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People need hope more than ever. As followers of Jesus, we have this promise in Colossians 1:27.....Listen to Radio Podcast featured on Moody Radio April 17 2024 



These rules, which have to do with things that are all destined to perish with use, are based on merely human commands and teachings. Such regulations indeed have an appearance of wisdom, with their self-imposed worship, their false humility and their harsh treatment of the body, but they lack any value in restraining sensual indulgence.


Colossians 2:22,23


We all have destinations. From the moment we wake up, our lives move from one destination. Put on clothes. Clean coffee pot. Let the dog out. Make coffee. Turn on the TV. Drink coffee. Check email. Drink more coffee. Check social media. Make more coffee.


Each one of those things is a destination. There’s a goal. There’s a place to go. Tasks to do. Something to be accomplished. One way to look at our daily lives is that it’s a series of destinations. One destination after another until we lay down to sleep. Think about life for a moment. All you have to do is use something for it to wear out. To get old. To get weak. It seems like all you have to do is nothing and things age. They become fragile. And then for the great finale, it breaks. It dies.


Remember the last time you went out to start your car and – nothing? Maybe the lights didn’t come on when you opened the door. Maybe there was only some clicking when you tried to start the car. Maybe there was just silence as you pressed the start button or turned the key.


Now I don’t mean to be mean, but what did you do to stop your car from starting? I’ll tell you what – nothing. The battery just wore out. Got old. It wouldn’t hold a charge. The result is that it left you high and dry without a way forward.


And Pau’s saying the exact same thing about religious rules and rituals. They all have a destination. They will perish. They will end. They will go away. They will all fail. They will all break. They are destined to be destroyed. In The Chosen, we see Jesus talking to the woman at the well[1]. Isn’t he saying the exact same thing?


Yet a time is coming and has now come when the true worshipers will worship the Father in the Spirit and in truth, for they are the kind of worshipers the Father seeks.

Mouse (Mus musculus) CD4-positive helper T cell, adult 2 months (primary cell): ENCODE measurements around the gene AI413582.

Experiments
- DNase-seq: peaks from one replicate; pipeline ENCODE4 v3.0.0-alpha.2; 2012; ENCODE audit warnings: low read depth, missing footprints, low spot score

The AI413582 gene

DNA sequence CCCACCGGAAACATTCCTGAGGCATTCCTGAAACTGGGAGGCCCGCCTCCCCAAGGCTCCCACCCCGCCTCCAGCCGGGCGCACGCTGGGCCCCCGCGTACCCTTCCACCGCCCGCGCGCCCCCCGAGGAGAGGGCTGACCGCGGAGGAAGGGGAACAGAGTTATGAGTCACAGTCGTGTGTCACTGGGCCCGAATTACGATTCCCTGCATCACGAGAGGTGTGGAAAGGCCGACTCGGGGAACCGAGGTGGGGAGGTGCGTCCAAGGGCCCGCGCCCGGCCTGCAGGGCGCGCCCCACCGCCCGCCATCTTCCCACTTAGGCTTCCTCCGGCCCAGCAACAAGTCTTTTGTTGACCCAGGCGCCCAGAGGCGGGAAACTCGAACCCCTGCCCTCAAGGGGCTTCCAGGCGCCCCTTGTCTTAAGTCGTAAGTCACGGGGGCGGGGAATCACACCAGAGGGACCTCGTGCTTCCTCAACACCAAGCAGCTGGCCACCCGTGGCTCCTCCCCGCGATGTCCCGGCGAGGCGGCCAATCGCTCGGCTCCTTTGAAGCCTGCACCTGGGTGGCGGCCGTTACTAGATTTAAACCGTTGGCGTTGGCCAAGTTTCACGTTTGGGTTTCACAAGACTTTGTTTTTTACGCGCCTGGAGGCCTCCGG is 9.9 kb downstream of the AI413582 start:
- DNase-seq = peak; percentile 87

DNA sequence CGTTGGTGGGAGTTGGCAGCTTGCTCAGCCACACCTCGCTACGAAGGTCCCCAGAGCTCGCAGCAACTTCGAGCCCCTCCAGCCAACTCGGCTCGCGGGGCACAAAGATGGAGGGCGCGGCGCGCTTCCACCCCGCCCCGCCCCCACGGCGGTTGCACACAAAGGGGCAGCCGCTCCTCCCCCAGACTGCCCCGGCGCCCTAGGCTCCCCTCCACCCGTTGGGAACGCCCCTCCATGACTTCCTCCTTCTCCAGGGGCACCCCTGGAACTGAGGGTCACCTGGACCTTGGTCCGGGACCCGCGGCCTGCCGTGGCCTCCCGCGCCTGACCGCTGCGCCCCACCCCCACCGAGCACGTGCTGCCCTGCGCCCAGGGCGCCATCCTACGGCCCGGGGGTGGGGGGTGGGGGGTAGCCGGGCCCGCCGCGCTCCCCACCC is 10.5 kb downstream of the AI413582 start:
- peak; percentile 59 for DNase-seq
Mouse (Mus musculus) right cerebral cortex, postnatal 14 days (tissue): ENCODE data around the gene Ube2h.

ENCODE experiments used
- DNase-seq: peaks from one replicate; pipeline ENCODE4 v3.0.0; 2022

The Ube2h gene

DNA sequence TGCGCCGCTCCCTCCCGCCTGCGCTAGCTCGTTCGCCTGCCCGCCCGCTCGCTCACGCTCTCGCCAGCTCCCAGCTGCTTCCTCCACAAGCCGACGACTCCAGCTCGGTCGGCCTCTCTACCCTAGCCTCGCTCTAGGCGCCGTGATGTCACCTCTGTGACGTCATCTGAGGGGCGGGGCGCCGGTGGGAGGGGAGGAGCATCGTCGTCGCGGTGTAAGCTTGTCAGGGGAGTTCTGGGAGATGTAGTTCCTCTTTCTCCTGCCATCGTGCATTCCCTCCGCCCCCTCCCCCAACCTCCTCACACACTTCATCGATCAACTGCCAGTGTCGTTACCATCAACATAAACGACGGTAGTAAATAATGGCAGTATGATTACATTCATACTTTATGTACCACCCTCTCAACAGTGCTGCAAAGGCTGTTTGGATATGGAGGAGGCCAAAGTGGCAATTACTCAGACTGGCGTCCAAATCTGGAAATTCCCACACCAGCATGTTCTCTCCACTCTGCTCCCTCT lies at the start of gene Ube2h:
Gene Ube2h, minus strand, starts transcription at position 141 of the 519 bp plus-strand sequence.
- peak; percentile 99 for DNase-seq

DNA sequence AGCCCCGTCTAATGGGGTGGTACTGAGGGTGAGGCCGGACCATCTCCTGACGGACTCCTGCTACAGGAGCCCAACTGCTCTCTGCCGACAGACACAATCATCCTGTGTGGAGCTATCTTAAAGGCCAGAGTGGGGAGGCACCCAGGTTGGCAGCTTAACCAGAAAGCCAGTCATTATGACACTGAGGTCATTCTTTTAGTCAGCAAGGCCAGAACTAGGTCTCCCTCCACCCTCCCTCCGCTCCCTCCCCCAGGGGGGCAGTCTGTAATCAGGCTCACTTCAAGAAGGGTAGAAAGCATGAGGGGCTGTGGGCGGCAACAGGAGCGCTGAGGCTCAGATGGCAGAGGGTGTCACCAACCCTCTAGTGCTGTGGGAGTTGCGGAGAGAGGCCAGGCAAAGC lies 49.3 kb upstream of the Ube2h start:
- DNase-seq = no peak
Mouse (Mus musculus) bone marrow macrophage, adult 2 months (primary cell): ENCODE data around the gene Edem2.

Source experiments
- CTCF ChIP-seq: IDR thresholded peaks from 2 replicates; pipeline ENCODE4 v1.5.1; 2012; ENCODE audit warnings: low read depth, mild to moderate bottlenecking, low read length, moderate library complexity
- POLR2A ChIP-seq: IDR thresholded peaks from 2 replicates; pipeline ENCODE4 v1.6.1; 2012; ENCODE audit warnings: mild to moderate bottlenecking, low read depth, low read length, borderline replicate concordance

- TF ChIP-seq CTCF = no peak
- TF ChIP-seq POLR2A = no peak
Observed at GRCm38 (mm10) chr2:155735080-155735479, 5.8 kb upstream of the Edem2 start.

John 4:23


Doesn’t that sound good? No more striving to try and please God. No more looking at God like he’s a boss that just can’t be pleased. No more ducking, thinking that God’s looking for any opportunity or excuse to smack you upside the head.


I used to think and live like that. I thought God was mad. Mad at me. Mad at my family. Mad at the world. And I lived in fear. Fear that God wanted to use his heavenly wooden spoon and smack my knuckles at every opportunity. The only reason he paid so much attention on me was to find each and every opportunity to punish me.


And that’s what I deserve. That’s what you deserve. That’s what we all deserve. Our words, thoughts, actions, and attitudes against our holy creator God needed to be paid for. But instead of us getting the punishment we deserved, God did something about it.


“He himself bore our sins” in his body on the cross, so that we might die to sins and live for righteousness; “by his wounds you have been healed.”


1 Peter 2:24


God stepped in and paid for all our sins. Past. Present. Future. And that’s a wonderful thing. But it doesn’t end there. We’re not just to passively receive this great salvation and then move on with our lives. Oh no.


In thankful gratitude, we’re to lovingly respond, worshiping and adoring the God who saved us. We’re to sing praise to the God of creation. Not trying to repay him or earn his love. But out of a heart of love for the God of all eternity who left leaven for our salvation.


And that salvation spills over onto how we treat people. Instead of looking at them as problems that are in our way, we see them as someone who Jesus died for. That makes them incredibly and eternally valuable.


If God was willing to die for us and them, then we should be willing to love and serve them. Not out of any guilt trip but in response to God’s amazing love for us and them. Treating people well will naturally become job-one in our lives.


No matter what they are, all these religious rituals are going to stop. All the rules that people followed in the first century when Paul wrote these words are gone. They’re all dead. They were a dead-end street.


So, let’s turn away from the dead and towards our living and loving God. Towards the purpose that he has for us in Jesus. He’s our ultimate destination. Out highest purpose. The one who fills us with forgiveness from him. The one who give us overflowing lovingkindness towards others. Now that’s a destination worth living for.


Noodling Questions


  • Describe your destination for this life.

  • Explain what happened the last time you thought God was mad at you.

  • Why is it so hard to turn towards our living and loving God?

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